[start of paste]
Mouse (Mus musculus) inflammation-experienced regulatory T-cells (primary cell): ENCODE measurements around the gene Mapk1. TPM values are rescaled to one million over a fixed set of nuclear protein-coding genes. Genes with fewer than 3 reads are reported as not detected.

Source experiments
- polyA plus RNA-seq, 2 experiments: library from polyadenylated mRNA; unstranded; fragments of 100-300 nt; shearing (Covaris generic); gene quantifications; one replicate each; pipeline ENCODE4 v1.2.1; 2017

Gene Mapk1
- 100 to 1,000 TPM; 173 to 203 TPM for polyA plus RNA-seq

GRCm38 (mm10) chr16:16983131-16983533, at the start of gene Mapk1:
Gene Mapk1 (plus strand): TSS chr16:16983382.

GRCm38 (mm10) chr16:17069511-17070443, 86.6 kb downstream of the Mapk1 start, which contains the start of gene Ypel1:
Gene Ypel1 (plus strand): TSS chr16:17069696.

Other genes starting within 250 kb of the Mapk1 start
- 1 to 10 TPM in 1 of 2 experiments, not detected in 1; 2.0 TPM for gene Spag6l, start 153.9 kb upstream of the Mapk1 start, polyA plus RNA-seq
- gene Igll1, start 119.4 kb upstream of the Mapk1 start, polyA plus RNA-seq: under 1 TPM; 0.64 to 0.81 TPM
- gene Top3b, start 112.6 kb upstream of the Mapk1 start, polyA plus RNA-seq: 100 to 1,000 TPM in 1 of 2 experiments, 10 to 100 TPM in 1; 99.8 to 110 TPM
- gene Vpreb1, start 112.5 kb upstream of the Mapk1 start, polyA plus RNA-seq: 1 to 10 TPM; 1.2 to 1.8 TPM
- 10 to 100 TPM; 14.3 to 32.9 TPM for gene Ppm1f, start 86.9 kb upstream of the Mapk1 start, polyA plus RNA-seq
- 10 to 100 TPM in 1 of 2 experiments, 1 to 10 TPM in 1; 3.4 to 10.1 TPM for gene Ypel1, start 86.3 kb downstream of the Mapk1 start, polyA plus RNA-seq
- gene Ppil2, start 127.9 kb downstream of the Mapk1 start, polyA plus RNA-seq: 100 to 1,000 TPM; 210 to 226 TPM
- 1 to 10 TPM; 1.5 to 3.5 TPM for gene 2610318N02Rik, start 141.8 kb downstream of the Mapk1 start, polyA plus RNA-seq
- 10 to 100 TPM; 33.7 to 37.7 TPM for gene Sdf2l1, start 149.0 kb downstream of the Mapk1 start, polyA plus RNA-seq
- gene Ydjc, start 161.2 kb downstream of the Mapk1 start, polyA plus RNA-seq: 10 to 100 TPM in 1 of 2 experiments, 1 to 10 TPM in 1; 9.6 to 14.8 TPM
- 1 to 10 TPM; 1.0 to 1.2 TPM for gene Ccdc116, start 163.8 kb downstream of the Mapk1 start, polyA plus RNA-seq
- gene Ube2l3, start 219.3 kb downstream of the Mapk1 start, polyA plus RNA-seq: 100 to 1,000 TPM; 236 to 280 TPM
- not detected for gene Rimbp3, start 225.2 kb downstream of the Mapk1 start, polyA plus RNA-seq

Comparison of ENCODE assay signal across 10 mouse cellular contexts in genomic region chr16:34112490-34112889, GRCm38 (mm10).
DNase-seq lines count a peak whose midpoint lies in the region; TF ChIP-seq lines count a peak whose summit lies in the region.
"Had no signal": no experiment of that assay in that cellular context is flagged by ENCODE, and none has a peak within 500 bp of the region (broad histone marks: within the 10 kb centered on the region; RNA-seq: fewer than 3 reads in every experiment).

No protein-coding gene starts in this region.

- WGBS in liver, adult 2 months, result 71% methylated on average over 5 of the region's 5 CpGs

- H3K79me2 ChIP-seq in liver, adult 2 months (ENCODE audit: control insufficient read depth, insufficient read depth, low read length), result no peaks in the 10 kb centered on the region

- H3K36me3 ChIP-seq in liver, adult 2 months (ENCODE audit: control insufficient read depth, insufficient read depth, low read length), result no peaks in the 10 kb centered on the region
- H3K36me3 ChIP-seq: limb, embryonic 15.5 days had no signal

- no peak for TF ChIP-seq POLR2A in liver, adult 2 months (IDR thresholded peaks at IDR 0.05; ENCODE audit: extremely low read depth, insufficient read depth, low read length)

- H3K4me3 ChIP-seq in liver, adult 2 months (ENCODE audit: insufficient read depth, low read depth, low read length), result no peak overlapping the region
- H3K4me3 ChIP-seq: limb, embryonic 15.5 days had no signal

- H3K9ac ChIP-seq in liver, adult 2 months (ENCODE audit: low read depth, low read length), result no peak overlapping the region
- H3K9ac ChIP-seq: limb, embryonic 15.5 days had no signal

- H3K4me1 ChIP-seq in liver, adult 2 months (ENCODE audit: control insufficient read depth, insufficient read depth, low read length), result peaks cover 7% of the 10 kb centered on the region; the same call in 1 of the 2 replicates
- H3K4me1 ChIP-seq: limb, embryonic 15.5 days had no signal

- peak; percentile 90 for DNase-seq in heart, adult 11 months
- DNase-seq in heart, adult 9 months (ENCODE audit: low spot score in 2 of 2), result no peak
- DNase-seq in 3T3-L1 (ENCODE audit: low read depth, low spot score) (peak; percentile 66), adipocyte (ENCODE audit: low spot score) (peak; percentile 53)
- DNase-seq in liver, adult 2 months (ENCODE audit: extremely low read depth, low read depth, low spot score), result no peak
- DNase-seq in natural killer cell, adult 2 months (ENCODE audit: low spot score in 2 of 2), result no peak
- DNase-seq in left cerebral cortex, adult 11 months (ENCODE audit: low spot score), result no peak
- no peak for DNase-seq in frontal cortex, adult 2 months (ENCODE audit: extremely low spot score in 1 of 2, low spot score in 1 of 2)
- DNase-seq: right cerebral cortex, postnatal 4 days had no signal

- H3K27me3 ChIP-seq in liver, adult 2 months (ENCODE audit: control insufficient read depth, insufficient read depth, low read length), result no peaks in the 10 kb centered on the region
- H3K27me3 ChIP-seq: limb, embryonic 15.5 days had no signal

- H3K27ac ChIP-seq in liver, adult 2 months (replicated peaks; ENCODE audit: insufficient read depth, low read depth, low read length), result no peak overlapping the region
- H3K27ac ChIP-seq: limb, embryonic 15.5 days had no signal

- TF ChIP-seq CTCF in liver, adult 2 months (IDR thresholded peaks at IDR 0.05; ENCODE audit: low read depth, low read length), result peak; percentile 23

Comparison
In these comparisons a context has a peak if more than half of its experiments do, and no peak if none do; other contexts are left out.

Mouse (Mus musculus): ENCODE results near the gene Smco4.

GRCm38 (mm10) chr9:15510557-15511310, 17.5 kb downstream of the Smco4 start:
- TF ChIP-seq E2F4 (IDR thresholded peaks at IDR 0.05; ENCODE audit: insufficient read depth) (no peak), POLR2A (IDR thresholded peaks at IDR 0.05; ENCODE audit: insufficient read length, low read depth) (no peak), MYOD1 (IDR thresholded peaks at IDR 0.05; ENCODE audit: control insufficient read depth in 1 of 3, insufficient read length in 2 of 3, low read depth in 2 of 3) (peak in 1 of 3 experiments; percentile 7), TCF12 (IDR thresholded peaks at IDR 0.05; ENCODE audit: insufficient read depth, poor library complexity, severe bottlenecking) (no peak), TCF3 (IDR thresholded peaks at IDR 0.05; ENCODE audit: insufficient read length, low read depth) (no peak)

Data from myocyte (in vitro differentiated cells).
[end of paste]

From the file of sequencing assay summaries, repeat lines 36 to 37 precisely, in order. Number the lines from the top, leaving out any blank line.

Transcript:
- H3K9ac ChIP-seq: limb, embryonic 15.5 days had no signal

- H3K4me1 ChIP-seq in liver, adult 2 months (ENCODE audit: control insufficient read depth, insufficient read depth, low read length), result peaks cover 7% of the 10 kb centered on the region; the same call in 1 of the 2 replicates